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Organ Dyn. 1985 Winter;13(3):41-56.

How to achieve integration on the human side of the merger.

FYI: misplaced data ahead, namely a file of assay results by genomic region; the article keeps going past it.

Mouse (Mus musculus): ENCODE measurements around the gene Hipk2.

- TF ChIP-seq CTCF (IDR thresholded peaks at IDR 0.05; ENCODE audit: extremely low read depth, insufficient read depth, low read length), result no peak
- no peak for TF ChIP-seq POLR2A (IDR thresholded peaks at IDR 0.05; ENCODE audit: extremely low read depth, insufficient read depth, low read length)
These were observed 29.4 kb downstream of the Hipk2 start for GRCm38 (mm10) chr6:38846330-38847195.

Blake and Mouton use an actual case of a successful merger to show how their Interface Conflict-Solving Model, based on behavioral science principles, can be used to achieve integration. The authors outline the history of the two organizations, give illustrations of the kinds of changes that were necessary to more from the actual state of affairs within each organization to the conditions needed for synergy, and explain how the merging organizations collaborated to develop a model for the interface. The merger is evaluated from the perspective of what happened during the two years following the merger. Blake and Mouton also elaborate on the dynamics of group behavior that they took into consideration in designing the Interface Conflict-Solving Model: the effects of group members' shared history; the natural tensions that typically exist between groups that have a functional relationship and misperceptions and distortions that arise as a result of these tensions; and win-lose competitiveness instead of a win-win mentality as a shared expectation. Finally, the authors show how shared participation can overcome inappropriate and debilitating competition.

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